lovely Rivertown Ale into my inexplicably empty hand. Also in attendance was former design co-worker Lon Stewart, who I typically see at MidPoint because I don’t run in design circles anymore, literally or figuratively. We caught up, reminisced a bit about the old days at Optimum Group, and just generally shot the shit along with his lovely companion Paula (serious emphasis on the lovely; hey, I’m married, not dead). I also just caught a glimpse of someone who looked suspiciously like Greg Gaston, but he was finishing a beer and motoring for the gate and I couldn’t have run him down from my position.

• Day two, still no Matthew Fenton sightings. I have to think that maybe he bailed on this year for whatever reasons. I typically catch up with him and Kelly on the first night, but barring that, always by Friday. Maybe third night's the charm this year.

• Stopped by the Segway store and talked to Black Owls' Brian Kitzmiller, who was working a promotion there. The rest of the Owls were there as well, and Brian re-introduced me to Sean, owner of the Segway franchise here and a super nice guy. While we chatted, the Ready Stance’s Wes Pence and Chase Johnston and a couple of buddies rode up on bikes on their way to Washington Park. I slammed about half of one of Brian’s giant Hudepohls before taking to the sidewalk again.

• If you want to take a truly extravagant piss, don’t miss the restrooms at the Cincinnati Club. Holy crap on a communion cracker, after the standard bar toilet atmosphere, this set-up looked like the lobby of the Netherland Plaza outfitted with urinals and stalls. In fairness, every place has been clean and not disgusting in the least, but certainly none have exhibited quite this much class. I don’t have anything on my Saturday schedule at the Club, but I may rethink that after last night’s luxury.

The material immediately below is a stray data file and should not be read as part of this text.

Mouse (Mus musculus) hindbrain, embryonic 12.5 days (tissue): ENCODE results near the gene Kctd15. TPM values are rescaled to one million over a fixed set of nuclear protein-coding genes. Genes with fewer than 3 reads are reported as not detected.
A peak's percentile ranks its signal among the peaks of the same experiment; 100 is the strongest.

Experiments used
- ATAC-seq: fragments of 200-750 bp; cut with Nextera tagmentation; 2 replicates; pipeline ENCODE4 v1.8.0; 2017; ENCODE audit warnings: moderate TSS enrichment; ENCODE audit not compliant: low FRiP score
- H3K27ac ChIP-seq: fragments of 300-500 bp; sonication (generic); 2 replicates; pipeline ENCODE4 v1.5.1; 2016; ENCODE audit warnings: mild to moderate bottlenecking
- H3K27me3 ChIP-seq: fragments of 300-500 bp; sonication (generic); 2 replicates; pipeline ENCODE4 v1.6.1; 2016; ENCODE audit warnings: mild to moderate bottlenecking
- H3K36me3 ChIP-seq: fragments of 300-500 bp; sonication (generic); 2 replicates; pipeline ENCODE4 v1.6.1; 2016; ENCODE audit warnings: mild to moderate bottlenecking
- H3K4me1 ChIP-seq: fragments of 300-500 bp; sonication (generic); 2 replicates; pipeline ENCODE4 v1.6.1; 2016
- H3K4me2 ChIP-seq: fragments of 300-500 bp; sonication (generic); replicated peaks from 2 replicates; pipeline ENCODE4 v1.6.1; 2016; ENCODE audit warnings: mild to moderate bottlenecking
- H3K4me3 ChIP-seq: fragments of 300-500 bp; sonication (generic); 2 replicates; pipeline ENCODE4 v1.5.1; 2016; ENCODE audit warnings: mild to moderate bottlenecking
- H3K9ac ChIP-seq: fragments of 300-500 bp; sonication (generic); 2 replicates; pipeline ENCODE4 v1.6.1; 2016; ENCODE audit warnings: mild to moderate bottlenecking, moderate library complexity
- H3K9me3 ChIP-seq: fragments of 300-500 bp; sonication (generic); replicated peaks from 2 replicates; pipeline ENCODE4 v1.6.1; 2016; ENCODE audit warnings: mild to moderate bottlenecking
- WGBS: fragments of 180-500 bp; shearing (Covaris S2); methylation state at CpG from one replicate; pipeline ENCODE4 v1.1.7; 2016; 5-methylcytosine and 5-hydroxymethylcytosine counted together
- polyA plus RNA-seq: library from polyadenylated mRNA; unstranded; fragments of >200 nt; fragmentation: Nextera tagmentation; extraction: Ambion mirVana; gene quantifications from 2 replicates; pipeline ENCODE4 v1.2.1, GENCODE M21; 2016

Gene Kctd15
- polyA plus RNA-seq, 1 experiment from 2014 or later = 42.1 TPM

• The evening at the Main Event was a solid parade of old friends and new acquaintances. Naturally, it was old home week to catch up with Mad Anthony and the Owls, and their respective entourages, including Ringo‘s ultracool girlfriend Carrie, Brian’s lovely wife Sarah (Post-It free for the third year in a row), Generals bassist Sammy Wulfeck and his glowingly expectant girlfriend Jenny, and Brandon Losacker’s stepbrother Andrew, an incredibly nice guy who even helped Brandon at load out; that’s real brother shit right there. Chuck Madden showed up to take some shots of the Owls; brilliant sound man that he is, he pointed out that my vantage point was the worst sound in the room, so we moved to the other side, where it was excellent. Also chatted for a bit with Brian Pennick, now doing business as the Counter Rhythm Group, but our first meeting was four years ago when he was drumming for the Turnbull AC’s and we met at his house for the interview. Beer flowed constantly, as offered most generously by Ringo Jones, Ed Shuttleworth and Brandon Losacker, who also threw in a shot of Jameson. The beer gods welcome you into the Pantheon of Hoppiness.